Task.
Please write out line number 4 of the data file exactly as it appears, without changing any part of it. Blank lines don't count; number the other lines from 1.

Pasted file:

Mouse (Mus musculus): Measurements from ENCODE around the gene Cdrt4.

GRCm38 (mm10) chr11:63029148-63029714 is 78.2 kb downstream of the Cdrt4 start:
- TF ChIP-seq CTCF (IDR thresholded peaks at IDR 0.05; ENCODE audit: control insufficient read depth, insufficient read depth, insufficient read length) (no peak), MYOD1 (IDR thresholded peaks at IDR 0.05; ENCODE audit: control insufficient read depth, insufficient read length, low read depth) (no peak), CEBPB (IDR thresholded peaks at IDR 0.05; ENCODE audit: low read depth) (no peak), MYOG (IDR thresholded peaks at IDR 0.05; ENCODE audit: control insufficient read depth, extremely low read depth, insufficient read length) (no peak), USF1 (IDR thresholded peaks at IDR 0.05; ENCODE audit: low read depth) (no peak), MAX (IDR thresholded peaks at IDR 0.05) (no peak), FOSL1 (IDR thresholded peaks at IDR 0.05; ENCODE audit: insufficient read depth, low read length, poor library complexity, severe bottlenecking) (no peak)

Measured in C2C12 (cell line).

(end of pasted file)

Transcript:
Measured in C2C12 (cell line).